While the world has been distracted by the allegedly fatal flaws in Boeing’s 737 Max-8 and the latest Brexit developments, Turkmenistan’s Foreign Minister Rashid Meredov called on Imran Khan to sign a wide reaching agreement to create a transport corridor, fibre-optic corridor and gas corridor which would travel from Turkmenistan to Pakistan via Afghanistan and ostensibly on to India from there. This comprehensive physical, digital and gas corridor is vastly more far reaching than the planned Turkmenistan–Afghanistan–Pakistan–India Pipeline project which looks to be incorporated into Pakistan’s new versatile corridor initiative with Turkmenistan.
Turkmenistan's Foreign Minister meets Pakistan's Prime Minister @ImranKhanPTI. The two sides discussed creation of a new transport and transit corridor from the seaports of Pakistan to the international seaport of Turkmenbashi. #Turkmenistan #Business #Pakistan #EmergingPakistan pic.twitter.com/cF7n9e1iMM
— Emerging Pakistan (@dev9_) March 12, 2019
The surprisingly wide ranging Host Government Agreement (HGA) further suggests that this network could be linked to China. If and when completed, this could mean that China and Pakistan would be able to work with Turkmenistan on a would-be northern CPEC that would allow for the flow of goods from China into central Asia via Afghanistan and ultimately into Russia via Turkmenistan and Kazakhstan.
Of course, the biggest challenge facing the new initiative is Afghanistan, which thus far has not been a reliable country through which to transport goods. But if the China, Pakistan, Russia and even Iranian endorsed peace process for Afghanistan is truly embraced by the US, this problem could be solved sooner rather than later. Very recent statements by America’s Special Representative for Afghan affairs, Zalmay Khalilzad indicate that an all-parties peace process for Afghanistan is progressing at a more rapid pace than many had anticipated. As such, building a Turkmenistan-Pakistan transport corridor via Afghanistan may well be more viable than could have been rationally expected as recently as two years ago.
And thus, one comes to India whose North-South Transport Corridor (NSTC) effectively mirrors the route of transport corridor planned between Pakistan and Turkmenistan. The NSTC will see the flow of goods from Indian ports to Iran’s Indian financed Chabahar port. Goods will then travel by land to Russia and the wider northern and central Eurasian space via Azerbaijan.
Seeing as last year, Pakistani officials remarked on the possibility of participation in the Azerbaijan to Russia segment of the NSTC and given that Turkmenistan’s Caspian ports are a short maritime journey away from cost of Azerbaijan – suddenly Pakistan’s participation in a trading network that will see goods travel from south Asia to central Asia and Russia, looks less like a rival to the NSTC but something that is in fact far bigger in terms of scope and likely impact.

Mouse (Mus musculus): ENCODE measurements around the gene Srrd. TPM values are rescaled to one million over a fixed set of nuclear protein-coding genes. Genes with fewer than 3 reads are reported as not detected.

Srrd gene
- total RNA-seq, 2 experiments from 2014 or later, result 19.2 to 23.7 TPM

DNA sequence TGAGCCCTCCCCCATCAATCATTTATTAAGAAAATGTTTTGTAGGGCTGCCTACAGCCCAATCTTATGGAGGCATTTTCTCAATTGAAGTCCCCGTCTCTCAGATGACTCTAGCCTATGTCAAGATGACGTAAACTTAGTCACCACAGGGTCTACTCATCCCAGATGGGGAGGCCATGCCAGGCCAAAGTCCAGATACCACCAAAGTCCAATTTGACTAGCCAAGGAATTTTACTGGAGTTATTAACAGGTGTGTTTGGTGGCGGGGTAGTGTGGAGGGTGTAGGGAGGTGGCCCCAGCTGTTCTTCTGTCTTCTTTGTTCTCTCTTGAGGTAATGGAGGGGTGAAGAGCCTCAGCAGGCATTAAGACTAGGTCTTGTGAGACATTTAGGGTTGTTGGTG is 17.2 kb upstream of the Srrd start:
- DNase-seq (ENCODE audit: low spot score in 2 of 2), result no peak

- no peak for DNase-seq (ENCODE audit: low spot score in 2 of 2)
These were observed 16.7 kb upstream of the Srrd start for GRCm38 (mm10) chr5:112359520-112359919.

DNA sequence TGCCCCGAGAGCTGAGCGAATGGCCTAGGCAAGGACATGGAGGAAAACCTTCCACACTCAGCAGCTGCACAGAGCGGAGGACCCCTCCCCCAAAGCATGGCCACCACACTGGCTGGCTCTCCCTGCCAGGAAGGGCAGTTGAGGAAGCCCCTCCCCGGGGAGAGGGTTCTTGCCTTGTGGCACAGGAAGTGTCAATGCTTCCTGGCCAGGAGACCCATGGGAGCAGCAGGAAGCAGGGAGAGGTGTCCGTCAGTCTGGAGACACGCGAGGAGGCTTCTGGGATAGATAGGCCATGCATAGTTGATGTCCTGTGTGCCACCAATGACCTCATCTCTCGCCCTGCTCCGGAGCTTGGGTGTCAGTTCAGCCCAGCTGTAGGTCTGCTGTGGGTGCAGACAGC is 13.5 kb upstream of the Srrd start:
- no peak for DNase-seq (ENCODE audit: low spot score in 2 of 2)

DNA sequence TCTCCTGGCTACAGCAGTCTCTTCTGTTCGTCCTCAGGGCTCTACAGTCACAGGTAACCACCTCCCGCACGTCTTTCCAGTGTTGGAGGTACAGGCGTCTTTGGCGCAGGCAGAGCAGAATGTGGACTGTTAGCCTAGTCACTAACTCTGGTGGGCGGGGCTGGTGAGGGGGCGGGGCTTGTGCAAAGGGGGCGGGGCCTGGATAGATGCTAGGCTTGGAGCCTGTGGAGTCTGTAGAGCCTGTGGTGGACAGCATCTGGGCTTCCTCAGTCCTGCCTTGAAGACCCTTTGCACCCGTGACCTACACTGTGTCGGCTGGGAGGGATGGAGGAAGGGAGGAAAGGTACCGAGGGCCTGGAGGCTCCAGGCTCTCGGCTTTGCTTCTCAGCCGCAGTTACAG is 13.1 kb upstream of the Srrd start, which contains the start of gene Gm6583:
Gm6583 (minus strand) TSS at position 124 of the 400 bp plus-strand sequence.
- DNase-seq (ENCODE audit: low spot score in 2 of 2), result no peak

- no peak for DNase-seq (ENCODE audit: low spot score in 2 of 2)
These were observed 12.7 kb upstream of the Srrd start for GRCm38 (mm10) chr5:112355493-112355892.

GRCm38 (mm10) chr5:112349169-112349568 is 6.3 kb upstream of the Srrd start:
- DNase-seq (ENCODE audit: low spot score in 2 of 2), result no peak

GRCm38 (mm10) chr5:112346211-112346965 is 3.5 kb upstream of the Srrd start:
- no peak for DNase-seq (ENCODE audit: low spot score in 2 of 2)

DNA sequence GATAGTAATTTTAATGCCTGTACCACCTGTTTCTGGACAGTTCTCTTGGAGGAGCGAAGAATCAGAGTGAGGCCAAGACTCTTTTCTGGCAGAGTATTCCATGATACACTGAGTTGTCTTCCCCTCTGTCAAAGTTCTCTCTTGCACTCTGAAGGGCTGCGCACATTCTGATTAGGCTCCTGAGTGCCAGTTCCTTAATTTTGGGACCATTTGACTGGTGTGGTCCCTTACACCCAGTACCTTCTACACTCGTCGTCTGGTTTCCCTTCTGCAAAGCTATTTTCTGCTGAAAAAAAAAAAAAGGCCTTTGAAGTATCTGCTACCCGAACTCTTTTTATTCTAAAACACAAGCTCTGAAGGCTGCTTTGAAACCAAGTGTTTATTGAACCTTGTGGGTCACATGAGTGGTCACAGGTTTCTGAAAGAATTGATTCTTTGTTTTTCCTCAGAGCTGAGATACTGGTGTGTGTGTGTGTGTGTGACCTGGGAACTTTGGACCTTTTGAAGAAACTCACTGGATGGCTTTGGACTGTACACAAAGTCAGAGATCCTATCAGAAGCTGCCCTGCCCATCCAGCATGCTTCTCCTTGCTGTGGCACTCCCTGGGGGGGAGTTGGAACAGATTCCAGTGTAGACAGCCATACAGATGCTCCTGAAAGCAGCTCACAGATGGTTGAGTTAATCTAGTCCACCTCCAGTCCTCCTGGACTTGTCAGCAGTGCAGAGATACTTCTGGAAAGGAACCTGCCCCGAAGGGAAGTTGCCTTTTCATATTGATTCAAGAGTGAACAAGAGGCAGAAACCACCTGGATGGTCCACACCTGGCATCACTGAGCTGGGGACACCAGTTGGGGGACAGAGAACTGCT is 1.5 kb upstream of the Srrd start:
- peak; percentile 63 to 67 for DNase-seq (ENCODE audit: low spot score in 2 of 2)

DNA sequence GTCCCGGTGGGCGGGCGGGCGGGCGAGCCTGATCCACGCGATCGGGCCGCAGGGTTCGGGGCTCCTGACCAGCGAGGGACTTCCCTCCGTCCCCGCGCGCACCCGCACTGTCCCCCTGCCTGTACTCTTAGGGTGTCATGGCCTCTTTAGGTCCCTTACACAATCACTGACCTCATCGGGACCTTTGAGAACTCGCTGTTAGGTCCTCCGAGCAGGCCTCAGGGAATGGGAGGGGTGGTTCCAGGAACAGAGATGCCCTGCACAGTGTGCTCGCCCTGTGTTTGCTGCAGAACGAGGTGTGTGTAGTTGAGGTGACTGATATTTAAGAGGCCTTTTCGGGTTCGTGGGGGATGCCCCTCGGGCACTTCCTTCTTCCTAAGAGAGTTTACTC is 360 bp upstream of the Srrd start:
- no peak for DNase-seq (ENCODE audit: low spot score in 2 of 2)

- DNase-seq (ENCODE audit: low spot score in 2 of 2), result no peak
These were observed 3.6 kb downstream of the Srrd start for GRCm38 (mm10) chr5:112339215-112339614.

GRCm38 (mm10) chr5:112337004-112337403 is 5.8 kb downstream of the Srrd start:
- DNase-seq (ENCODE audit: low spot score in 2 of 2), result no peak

If Pakistan’s transport corridor to Turkmenistan is completed, it would mean that goods entering Pakistan from the Chinese border as well as those entering the CPEC port at Gwadar, could then travel in either a broader east-west direction as per the existing CPEC routes or alternatively, travel in a north-south direction. Seeing as China and Russia have good relations with the majority of central Asian republics and seeing as Russia ultimately intends to expand relations with Pakistan, a multi-directional CPEC could end up combining the best of the existing CPEC project, with the goals of the Indian driven NSTC.
So long as Afghanistan becomes a more reliable transit state, the transport corridors converging in Pakistan could ultimately become faster and therefore more internationally desirable than NSTC routes that rely on India to Chabahar maritime routes in order to circumvent both Pakistan and Afghanistan (from India’s perspective). If Iran finds that participation in NSTC is restricted due to the pressure of US sanctions on would-be partners, this makes the Turkmenistan-Pakistan route all the more attractive.
Because the current project also intends to deliver central Asian gas to India via Pakistan, if the broader trading routes associated with a Turkmenistan-Pakistan transport corridor become a success, India may have little choice other than to accept the integration of its NSTC with a wider ‘north-south CPEC’ route which does the job of the NSTC in an ostensibly more efficient manner.
What this proves is that by refusing to close any doors to new trading and transport initiatives and by instead maintaining a win-win mentality, Pakistan may be on the verge of outdoing India, a country whose approach to trade and transport has thus far been one that is predicated on a zero-sum mentality that seeks to complete with others rather than complete a more holistic series of Asian transport corridors that logic dictates ought to compliment one another.